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The interiors of some of the cells have been extracted so to speak, from their rock-bed and reconstructed in order to illustrate the kind of building they were supposed to imitate.
The two most notable, the Lomas Rishi and the Sudama have been cut adjacent to one another on the Barabar hill, and their interiors are very similar, while the former is exceptional as it is the only one which has an ornamental facade.
From the sectional drawing of the Sudama the interior arrangements may be understood.
The doorways, notable for their sloping jambs, of both Sudama and Lomas Rishi are in the long side of the chamber, clearly an expedient due to the configuration of the whale-backed hill which prevented the excavation being made axially.
Inside is a barrel-vaulted hall 32 ft. 9 ins. by 19 ft. 6 ins. and 12 fi. 3 ins. in height. At the end of the ante-chamber and entered by a central interior doorway is a separate circular cell 19 ft.
In diameter with a hemispherical domed roof 12 ft. 3 ins. high at its center. Exteriorly this cell has an overhanging eave like a thatch and, most singular of all, its walls have irregular perpendicular grooves in imitation of upright battens of wood or bamboo.
In a word it is an exact lithic copy of a beehive hut, and almost every part of the surface has been burnished until it resembles glass.
Remarkable though these interiors are, the facade which surrounds the doorway of Lomas Rishi is the chef-d’ceuvre of the group, as it is an accurate reproduction of the gable end of a wooden structure chiseled in the rock-face.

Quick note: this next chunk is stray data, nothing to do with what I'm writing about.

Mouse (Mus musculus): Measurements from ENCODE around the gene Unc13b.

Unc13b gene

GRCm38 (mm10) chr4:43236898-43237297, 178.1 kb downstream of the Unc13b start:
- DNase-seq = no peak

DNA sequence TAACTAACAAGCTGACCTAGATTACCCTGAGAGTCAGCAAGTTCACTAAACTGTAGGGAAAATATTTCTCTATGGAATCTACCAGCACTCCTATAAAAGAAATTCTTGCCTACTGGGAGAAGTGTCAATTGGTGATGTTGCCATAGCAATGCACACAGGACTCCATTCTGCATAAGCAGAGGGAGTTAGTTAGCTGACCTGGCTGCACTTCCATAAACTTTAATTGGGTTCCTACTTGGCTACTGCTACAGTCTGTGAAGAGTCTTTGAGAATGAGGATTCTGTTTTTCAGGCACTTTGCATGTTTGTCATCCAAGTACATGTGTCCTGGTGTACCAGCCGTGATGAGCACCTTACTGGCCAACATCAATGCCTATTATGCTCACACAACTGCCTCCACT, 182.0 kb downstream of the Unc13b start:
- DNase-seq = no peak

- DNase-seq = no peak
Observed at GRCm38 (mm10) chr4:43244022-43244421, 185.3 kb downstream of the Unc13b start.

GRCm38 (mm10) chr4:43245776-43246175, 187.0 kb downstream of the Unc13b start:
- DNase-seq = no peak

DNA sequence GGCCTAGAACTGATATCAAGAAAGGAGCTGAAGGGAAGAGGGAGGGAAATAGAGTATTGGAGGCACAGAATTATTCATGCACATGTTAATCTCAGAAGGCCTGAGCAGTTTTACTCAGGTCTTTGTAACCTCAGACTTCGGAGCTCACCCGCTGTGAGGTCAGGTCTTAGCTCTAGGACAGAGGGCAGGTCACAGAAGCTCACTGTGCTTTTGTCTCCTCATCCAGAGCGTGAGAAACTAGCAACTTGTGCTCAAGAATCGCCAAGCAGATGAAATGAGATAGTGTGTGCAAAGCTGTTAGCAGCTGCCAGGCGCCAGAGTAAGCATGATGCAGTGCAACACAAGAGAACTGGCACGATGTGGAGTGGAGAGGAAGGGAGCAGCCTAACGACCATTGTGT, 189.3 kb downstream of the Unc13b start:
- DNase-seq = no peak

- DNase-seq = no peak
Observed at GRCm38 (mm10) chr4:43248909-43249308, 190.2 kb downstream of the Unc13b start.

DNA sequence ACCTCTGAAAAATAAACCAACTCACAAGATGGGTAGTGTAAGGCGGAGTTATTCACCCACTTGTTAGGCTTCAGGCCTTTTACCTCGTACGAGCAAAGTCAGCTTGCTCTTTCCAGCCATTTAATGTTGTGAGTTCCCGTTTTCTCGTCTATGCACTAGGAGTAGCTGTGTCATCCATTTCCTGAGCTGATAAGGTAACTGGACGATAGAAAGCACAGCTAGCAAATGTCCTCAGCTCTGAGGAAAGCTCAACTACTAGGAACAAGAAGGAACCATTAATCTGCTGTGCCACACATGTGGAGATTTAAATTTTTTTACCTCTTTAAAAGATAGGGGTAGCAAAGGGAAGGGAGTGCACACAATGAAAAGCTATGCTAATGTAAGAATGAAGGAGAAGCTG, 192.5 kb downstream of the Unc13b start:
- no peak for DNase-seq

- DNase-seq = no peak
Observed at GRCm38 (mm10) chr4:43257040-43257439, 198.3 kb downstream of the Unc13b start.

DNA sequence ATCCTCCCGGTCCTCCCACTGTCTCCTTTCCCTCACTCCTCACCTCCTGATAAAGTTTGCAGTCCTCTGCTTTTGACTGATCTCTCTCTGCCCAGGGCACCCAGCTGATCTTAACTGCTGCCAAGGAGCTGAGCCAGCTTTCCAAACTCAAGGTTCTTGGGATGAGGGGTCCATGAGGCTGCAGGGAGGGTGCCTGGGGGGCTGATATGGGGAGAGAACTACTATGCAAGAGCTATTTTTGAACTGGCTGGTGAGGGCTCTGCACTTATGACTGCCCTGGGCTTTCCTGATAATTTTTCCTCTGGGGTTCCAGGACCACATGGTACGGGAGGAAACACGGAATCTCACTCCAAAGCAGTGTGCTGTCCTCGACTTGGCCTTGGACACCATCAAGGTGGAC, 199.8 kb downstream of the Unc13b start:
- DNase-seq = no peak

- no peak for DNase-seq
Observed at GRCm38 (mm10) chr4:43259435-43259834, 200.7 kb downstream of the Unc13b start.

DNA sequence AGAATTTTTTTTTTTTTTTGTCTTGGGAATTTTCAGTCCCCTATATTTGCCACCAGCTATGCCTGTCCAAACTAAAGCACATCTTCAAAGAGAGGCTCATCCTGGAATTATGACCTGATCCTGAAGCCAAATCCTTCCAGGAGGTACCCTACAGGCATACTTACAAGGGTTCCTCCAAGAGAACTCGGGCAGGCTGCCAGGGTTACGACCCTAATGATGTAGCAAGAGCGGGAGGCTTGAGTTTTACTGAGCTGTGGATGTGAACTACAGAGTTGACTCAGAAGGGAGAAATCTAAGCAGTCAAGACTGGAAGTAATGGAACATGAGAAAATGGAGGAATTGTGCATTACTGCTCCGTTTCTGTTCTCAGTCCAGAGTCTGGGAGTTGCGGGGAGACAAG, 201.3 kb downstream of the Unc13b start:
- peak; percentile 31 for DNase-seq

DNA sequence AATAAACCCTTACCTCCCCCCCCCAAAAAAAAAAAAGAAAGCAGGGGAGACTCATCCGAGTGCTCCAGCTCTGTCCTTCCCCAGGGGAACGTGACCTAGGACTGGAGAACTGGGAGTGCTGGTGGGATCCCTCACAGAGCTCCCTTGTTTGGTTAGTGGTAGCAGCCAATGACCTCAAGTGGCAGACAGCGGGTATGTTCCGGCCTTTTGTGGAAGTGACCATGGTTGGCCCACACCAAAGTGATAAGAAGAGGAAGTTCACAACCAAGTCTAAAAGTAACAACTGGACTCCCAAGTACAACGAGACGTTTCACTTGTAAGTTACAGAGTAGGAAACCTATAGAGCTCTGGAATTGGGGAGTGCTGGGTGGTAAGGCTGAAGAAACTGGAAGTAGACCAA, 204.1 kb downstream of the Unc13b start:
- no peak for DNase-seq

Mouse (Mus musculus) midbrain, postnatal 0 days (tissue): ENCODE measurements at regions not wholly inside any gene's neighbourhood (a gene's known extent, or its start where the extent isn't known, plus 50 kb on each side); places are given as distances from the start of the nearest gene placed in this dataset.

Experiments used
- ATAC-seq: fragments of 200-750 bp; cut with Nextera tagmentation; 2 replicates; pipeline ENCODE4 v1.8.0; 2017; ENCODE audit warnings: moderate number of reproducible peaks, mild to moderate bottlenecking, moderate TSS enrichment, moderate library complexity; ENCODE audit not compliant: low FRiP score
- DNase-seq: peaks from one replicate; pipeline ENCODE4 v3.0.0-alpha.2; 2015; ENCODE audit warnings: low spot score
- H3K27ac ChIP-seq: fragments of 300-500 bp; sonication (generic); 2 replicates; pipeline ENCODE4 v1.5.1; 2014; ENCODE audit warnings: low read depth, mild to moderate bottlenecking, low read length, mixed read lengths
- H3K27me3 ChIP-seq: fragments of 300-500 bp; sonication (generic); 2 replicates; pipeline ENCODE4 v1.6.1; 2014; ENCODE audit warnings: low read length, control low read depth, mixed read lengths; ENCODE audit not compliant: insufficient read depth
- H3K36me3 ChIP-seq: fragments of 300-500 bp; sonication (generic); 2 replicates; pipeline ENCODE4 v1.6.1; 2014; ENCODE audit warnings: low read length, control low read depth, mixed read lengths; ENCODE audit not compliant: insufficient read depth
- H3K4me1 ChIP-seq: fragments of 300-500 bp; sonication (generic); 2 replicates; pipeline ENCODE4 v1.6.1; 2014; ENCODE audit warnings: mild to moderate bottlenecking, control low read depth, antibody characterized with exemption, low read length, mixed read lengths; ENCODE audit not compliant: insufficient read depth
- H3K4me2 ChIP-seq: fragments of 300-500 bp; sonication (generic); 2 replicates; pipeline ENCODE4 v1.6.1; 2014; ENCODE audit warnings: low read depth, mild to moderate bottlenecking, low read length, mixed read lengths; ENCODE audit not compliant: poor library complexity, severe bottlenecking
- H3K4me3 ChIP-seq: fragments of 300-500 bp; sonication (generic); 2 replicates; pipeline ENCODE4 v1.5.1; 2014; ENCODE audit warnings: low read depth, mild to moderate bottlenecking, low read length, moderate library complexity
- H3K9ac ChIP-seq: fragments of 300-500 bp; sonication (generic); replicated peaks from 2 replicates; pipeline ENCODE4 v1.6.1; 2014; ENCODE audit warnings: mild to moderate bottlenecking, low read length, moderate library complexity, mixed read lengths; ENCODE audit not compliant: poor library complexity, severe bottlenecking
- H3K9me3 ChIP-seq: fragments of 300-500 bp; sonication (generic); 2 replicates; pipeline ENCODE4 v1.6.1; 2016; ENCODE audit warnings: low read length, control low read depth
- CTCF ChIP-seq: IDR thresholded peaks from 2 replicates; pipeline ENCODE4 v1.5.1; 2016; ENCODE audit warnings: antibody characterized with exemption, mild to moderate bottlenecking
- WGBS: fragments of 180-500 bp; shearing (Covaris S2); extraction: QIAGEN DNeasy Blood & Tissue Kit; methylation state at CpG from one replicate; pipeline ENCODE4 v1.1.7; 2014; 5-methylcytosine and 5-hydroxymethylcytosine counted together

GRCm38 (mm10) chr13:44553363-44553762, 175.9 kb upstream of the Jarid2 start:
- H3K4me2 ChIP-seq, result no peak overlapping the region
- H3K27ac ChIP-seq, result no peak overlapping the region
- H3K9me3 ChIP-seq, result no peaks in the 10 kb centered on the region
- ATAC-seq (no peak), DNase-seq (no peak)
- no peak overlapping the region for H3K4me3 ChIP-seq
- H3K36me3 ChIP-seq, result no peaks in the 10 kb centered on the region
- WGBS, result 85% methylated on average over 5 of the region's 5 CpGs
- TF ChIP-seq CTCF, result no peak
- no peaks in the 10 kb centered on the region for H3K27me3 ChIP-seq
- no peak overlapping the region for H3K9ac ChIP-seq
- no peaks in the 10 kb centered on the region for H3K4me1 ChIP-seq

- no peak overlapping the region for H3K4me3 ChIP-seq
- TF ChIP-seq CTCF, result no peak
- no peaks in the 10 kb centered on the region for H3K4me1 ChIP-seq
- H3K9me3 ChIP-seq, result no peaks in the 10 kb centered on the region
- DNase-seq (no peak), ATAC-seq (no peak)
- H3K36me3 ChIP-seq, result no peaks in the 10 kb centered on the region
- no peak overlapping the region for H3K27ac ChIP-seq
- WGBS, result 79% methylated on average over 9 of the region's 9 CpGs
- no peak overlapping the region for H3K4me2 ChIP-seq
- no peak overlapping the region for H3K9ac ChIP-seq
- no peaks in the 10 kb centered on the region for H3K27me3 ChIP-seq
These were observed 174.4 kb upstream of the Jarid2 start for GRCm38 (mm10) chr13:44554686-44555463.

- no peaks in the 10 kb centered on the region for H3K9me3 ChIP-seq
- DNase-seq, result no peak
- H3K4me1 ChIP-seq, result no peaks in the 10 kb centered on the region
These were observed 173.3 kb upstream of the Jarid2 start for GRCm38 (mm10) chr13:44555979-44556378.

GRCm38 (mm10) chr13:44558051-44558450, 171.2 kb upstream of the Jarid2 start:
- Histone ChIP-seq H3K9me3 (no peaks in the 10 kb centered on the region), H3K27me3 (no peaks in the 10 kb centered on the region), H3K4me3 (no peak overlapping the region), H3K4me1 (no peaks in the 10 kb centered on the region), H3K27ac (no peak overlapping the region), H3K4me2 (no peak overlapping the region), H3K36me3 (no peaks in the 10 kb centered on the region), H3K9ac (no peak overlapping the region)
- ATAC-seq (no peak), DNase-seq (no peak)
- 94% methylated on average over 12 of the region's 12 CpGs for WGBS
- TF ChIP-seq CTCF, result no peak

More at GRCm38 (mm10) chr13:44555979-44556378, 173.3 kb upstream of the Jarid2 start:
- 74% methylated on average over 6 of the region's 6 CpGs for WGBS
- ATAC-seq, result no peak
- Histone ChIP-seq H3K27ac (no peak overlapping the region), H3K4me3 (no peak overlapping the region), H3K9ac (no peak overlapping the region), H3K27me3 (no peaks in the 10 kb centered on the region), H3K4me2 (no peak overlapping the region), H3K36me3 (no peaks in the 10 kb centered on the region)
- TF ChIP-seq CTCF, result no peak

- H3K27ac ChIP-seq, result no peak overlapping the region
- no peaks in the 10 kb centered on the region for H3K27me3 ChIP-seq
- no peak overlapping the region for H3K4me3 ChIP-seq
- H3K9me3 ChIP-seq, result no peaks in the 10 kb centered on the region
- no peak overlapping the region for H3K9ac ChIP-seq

The stone-cutter has copied in every detail the handiwork of the carpenter. Two stout uprights inclined slightly inwards and some 13 ft.
In height from the main support while into the upper ends of these are jointed the two principal rafters, other subsidiary rafters lying parallel.
On the rafters is fixed the curved roof composed of three laminated planks, the lower extremities of which are kept in place by short tie-rods, circular in section, and obviously turned on a lathe.
The doorway, some 7 ½ feet high, is recessed within a semi-circular archway above which are two lunettes forming a kind of fanlight.
In the lower lunette is carved a procession of elephants, while the upper is filled with a diaper pattern of lattice-work, both designs evidently being copies of perforated wood.
The elephants are exquisitely modeled and are performing an obeisance before stupas which are introduced into the lunette as solid supports to the openwork.
Surmounting the gable is a filial which by its shape is derived from a terra cotta original; every detail of the facade is sharply chiseled and each part still retains its high polish, the whole except for a few fractures looking as if it had been cut but yesterday.